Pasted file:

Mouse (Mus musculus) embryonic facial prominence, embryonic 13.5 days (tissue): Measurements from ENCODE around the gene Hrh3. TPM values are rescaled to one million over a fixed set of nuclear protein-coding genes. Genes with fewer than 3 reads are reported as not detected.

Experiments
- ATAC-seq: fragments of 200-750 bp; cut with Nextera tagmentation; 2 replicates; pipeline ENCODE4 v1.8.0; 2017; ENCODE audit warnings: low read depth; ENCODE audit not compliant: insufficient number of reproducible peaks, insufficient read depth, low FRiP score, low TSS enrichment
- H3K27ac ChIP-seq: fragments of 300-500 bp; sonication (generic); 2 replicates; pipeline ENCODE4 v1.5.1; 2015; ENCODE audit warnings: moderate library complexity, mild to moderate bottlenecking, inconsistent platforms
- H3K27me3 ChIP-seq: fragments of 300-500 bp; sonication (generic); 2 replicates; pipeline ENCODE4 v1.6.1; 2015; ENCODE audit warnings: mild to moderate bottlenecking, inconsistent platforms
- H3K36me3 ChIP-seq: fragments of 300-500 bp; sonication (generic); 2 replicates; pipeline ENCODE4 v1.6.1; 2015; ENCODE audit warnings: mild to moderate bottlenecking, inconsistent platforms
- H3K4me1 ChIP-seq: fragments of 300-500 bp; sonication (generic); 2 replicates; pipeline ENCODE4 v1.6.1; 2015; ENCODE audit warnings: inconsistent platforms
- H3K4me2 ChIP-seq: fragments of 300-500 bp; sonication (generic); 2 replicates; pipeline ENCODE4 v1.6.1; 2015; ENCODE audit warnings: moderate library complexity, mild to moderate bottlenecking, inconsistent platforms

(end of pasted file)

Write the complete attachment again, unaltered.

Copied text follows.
Mouse (Mus musculus) embryonic facial prominence, embryonic 13.5 days (tissue): Measurements from ENCODE around the gene Hrh3. TPM values are rescaled to one million over a fixed set of nuclear protein-coding genes. Genes with fewer than 3 reads are reported as not detected.

Experiments
- ATAC-seq: fragments of 200-750 bp; cut with Nextera tagmentation; 2 replicates; pipeline ENCODE4 v1.8.0; 2017; ENCODE audit warnings: low read depth; ENCODE audit not compliant: insufficient number of reproducible peaks, insufficient read depth, low FRiP score, low TSS enrichment
- H3K27ac ChIP-seq: fragments of 300-500 bp; sonication (generic); 2 replicates; pipeline ENCODE4 v1.5.1; 2015; ENCODE audit warnings: moderate library complexity, mild to moderate bottlenecking, inconsistent platforms
- H3K27me3 ChIP-seq: fragments of 300-500 bp; sonication (generic); 2 replicates; pipeline ENCODE4 v1.6.1; 2015; ENCODE audit warnings: mild to moderate bottlenecking, inconsistent platforms
- H3K36me3 ChIP-seq: fragments of 300-500 bp; sonication (generic); 2 replicates; pipeline ENCODE4 v1.6.1; 2015; ENCODE audit warnings: mild to moderate bottlenecking, inconsistent platforms
- H3K4me1 ChIP-seq: fragments of 300-500 bp; sonication (generic); 2 replicates; pipeline ENCODE4 v1.6.1; 2015; ENCODE audit warnings: inconsistent platforms
- H3K4me2 ChIP-seq: fragments of 300-500 bp; sonication (generic); 2 replicates; pipeline ENCODE4 v1.6.1; 2015; ENCODE audit warnings: moderate library complexity, mild to moderate bottlenecking, inconsistent platforms